significant loss in IQ of 4.49 points in boys, though not
in girls. An increase of 1 mg/L of fluoride in water and

Grandjean Environmental Health

(2019) 18:110

an increase of 1 mg/day of fluoride intake was associated
with an IQ loss of 5.3 points and 3.66 points, respectively, for both boys and girls [116]. Thus, this study at
somewhat lower exposures is in good agreement with
the data from the two studies carried out in Mexico.
In an extension of the MIREC study of prenatal fluoride exposures, the authors subsequently assessed the
possible impact of fluoride exposure from reconstituted
formula in fluoridated and non-fluoridated communities
[123]. After adjustment for prenatal fluoride exposure
and other covariates, each increase by 1 mg/L in the
water fluoride concentration was found to be associated
with a statistically significant decrease of 8.8 IQ points
in the children who had been formula-fed in the first 6
months of life, while no such difference was seen among
the exclusively breastfed children. Although the results
were somewhat unstable and included only 68 formulafed children from fluoridated communities, these results
support the notion that early postnatal brain development is also likely to be vulnerable to neurotoxicant exposures, as is well documented, e.g., from arsenic
exposure in infancy [124].
The substantial IQ losses associated with elevated
water-fluoride concentrations are in accordance with
the difference of almost 7 IQ points between exposed
groups and controls in the meta-analysis from 2012
[4]. Also, the largest cross-sectional study from 2018
showed a statistically significant loss of 8.6 IQ points
for each increase by 1 mg/L in the fluoride concentration in water [107], although somewhat less in another recent study [109].
Several additional reports using other cognition measures are also of relevance. Another Canadian study analyzed data from two cycles of the Canadian Health
Measures Survey (CHMS) [125]. Randomly measured
urine-fluoride results from children aged 3-to-12 years
were linked to parental reports or self-reported learning
disabilities. When the two cycles of the CHMS were
combined (both including at least 1100 subjects), unadjusted urine-fluoride was significantly correlated with
an increased incidence of learning disabilities. However,
this effect lost its statistical significance after controlling
for creatinine and specific gravity. The authors concluded that there was no robust association between
fluoride exposure and reported learning disability among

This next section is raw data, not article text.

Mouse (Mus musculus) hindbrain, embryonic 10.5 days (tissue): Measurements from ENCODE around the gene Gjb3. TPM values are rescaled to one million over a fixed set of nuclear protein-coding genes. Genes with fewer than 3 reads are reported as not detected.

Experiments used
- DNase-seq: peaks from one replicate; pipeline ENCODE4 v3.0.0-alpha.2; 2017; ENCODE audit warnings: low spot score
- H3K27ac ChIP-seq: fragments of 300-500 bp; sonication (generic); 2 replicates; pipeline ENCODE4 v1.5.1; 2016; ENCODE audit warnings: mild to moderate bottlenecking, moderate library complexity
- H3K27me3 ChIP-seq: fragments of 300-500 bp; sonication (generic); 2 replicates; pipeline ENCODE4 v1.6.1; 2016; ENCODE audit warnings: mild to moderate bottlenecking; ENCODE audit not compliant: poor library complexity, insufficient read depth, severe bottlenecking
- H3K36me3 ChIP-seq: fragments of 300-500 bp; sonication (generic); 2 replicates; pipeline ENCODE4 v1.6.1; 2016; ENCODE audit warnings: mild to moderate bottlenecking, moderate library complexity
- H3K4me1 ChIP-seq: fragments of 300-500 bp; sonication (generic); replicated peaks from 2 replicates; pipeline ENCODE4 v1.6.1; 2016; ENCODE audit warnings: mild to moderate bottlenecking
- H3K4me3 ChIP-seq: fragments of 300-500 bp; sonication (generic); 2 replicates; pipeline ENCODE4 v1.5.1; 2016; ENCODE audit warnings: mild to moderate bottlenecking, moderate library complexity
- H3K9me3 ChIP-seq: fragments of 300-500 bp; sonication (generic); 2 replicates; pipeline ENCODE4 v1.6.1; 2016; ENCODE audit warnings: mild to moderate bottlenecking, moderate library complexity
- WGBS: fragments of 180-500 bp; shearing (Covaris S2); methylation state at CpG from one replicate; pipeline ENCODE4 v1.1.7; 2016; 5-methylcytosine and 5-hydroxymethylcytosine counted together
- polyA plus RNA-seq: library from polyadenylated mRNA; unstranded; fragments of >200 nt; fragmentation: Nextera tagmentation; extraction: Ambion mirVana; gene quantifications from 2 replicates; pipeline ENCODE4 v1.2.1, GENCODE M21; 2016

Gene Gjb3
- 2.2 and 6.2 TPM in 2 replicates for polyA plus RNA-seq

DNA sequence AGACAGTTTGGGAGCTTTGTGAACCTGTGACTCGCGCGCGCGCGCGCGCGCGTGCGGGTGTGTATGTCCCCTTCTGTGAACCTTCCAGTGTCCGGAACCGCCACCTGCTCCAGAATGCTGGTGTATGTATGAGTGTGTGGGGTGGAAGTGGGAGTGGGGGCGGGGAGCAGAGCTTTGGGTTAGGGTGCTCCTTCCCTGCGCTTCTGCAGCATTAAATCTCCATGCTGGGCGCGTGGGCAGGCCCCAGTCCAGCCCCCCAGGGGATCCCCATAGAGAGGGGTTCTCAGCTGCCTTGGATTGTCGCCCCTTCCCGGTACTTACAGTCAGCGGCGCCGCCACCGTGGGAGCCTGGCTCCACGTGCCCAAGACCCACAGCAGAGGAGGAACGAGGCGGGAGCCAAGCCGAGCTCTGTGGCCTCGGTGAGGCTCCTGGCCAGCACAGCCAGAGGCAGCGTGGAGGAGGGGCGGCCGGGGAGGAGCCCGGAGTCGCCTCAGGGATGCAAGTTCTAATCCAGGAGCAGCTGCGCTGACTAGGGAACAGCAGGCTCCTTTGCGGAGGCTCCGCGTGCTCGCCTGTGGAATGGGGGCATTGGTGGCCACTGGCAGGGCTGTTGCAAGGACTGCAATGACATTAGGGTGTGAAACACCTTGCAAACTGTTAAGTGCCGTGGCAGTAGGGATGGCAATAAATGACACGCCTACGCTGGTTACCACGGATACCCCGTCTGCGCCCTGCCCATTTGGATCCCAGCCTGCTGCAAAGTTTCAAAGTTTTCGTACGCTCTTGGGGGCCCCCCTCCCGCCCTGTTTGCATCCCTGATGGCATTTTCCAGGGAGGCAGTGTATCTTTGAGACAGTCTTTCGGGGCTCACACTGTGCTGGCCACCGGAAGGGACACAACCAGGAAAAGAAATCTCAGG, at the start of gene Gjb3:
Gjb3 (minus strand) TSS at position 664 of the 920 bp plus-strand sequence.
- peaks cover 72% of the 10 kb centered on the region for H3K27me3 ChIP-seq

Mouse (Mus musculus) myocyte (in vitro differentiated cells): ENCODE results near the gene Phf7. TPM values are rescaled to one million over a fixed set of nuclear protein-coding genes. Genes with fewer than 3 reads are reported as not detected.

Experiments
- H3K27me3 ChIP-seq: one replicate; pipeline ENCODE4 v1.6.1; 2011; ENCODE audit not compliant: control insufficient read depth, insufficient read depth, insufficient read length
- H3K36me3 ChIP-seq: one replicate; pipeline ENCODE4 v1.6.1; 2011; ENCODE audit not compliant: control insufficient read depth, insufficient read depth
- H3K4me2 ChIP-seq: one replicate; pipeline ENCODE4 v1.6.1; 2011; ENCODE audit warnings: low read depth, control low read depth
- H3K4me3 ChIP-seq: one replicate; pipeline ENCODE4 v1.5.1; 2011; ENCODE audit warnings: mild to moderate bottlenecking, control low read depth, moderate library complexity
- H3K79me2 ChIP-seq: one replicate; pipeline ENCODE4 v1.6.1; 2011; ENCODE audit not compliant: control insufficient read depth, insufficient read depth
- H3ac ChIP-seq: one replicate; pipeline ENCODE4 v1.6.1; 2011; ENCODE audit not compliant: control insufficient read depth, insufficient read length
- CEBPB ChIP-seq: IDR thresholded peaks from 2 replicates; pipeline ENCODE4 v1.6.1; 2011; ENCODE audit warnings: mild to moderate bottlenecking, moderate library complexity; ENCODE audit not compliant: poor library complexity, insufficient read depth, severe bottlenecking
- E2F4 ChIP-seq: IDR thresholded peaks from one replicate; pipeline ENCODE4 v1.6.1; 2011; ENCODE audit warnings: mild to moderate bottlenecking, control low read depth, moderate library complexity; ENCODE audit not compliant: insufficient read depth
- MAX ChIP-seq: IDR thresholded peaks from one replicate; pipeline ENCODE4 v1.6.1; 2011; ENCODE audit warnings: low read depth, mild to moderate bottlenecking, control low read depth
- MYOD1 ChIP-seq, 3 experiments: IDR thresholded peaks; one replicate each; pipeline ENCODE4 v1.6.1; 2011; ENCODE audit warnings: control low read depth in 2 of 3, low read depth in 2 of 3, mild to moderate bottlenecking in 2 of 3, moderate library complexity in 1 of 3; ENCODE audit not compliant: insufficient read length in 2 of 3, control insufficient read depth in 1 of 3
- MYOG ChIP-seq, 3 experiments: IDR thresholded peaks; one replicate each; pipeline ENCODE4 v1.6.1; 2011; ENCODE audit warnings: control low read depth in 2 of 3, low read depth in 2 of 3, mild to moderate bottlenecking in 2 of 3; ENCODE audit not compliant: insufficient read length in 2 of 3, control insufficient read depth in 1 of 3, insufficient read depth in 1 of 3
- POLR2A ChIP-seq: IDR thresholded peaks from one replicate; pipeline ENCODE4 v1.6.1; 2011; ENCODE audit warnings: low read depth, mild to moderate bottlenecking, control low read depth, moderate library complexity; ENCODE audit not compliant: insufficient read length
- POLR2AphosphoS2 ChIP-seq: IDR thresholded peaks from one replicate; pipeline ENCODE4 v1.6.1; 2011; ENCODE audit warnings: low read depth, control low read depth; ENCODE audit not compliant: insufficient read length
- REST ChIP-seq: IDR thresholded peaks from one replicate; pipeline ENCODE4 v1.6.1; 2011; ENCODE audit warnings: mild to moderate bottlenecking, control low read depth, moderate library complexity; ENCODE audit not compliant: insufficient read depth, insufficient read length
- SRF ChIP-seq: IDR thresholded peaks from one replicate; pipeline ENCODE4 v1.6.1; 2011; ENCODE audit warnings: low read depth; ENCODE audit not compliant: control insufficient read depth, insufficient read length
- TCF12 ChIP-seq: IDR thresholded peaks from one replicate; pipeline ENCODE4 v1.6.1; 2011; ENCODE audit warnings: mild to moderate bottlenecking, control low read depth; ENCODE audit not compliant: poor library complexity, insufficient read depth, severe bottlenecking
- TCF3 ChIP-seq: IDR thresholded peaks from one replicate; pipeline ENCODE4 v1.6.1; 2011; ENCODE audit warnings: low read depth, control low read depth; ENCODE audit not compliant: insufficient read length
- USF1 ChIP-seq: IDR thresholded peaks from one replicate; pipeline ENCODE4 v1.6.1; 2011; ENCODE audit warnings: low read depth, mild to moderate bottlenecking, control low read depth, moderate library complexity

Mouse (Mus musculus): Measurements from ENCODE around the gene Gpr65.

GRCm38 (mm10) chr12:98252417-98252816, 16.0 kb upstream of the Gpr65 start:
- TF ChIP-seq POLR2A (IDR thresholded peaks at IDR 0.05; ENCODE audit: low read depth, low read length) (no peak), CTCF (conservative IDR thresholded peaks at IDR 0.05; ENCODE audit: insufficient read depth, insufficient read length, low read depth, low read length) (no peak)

Canadian children at the ages studied. However, the exposure assessment probably did not reflect the time of
greatest vulnerability to fluoride, and the information on
learning disability was somewhat uncertain, also in regard to the time of appearance. A more recent analysis
relying on the same data showed that elevated fluoride
in tap water was associated with an increased risk of
Attention-Deficit/Hyperactivity Disorder (ADHD) symptoms and ADHD diagnosis among Canadian youth,

Page 10 of 17

although the association with ADHD was not present
when urine-fluoride concentrations were used as exposure indicator [126].
A related study of the ELEMENT population showed
that elevated prenatal fluoride exposure was associated
with higher scores on the Conners’ Rating Scale and
thus with tendencies toward inattention and development of ADHD [127].
These prospective studies from North America focused on prenatal and early postnatal exposure known
as a key window of neurological vulnerability [69]. All of
these studies relied on individual exposure indicators,
thus providing substantial support to the conclusion that
elevated fluoride exposure during early development can
cause neurotoxicity.
Retrospective studies of fluoride neurotoxicity

A few retrospective studies are available but provide only
weak evidence on the possible existence of fluoriderelated neurotoxicity. A Swedish study utilized the register of military conscripts who underwent neurocognitive
tests [128]. The authors then estimated the waterfluoride concentrations for each of the about 80,000
subjects based on their residential history, where the geographic location of the current residence was linked to a
water supply with a known fluoride content. The study
found no meaningful or consistent relationship between
the test results and the home water-fluoride concentration
(0 to 2 mg/L). The study did identify a relationship
between water-fluoride and increased income, which the
authors attributed to improved dental health. However,
the study did not have access to specific individual fluoride exposure data, nor was developmental exposure
assessed. This study is therefore non-informative due to
the likely misclassification of any causative exposure.
In the U.S., parental reports on ADHD among 4-to17-year-olds were collected from the National Survey of
Children’s Health and combined with information on